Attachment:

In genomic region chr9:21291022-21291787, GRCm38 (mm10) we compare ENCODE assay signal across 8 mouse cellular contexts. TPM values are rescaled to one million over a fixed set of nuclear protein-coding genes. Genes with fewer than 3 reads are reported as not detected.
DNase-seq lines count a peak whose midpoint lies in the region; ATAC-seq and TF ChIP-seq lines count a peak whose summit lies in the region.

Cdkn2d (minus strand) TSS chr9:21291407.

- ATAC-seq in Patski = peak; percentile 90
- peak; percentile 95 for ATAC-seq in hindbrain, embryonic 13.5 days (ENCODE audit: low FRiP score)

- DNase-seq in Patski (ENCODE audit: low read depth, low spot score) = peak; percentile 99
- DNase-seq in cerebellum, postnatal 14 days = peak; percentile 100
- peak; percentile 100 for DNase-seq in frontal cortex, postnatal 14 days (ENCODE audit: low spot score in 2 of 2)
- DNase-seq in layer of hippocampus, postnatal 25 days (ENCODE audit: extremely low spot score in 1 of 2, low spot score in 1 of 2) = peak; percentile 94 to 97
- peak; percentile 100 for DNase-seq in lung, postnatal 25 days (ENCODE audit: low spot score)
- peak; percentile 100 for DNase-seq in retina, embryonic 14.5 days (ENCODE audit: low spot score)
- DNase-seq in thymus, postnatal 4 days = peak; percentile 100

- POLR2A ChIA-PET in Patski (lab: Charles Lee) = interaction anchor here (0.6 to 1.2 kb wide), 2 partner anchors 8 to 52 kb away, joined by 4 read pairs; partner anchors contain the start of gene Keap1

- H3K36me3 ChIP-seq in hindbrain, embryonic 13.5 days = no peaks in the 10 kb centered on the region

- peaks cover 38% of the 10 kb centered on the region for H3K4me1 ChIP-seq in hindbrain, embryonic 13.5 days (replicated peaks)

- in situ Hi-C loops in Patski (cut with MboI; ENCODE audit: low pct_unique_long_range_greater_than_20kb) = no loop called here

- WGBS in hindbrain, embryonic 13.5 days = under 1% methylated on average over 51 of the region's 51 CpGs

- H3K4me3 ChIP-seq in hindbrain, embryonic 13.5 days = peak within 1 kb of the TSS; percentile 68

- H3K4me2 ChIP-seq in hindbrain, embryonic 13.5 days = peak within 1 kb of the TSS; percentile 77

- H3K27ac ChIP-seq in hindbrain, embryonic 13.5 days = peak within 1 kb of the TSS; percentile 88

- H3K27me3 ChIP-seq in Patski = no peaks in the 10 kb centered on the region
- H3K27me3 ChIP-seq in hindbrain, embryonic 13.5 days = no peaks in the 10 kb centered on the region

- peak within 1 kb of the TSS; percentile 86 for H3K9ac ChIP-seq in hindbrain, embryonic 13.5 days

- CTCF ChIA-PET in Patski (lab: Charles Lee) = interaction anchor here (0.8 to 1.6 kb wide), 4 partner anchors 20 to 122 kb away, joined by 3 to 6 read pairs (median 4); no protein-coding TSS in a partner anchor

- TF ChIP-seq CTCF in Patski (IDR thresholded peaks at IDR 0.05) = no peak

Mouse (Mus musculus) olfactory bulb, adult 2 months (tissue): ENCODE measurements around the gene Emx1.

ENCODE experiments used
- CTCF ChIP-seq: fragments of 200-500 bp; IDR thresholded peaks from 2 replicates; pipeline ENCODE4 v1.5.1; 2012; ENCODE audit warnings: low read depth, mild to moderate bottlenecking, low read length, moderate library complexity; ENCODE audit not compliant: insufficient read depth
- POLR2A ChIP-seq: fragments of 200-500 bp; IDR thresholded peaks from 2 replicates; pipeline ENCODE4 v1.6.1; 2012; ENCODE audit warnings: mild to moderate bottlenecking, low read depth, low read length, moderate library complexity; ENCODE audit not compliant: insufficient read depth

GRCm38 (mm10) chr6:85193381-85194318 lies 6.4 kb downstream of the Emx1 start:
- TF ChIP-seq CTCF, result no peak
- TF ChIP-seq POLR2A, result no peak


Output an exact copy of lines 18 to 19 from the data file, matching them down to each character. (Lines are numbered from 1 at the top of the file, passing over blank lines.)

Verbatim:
- H3K4me3 ChIP-seq in hindbrain, embryonic 13.5 days = peak within 1 kb of the TSS; percentile 68

- H3K4me2 ChIP-seq in hindbrain, embryonic 13.5 days = peak within 1 kb of the TSS; percentile 77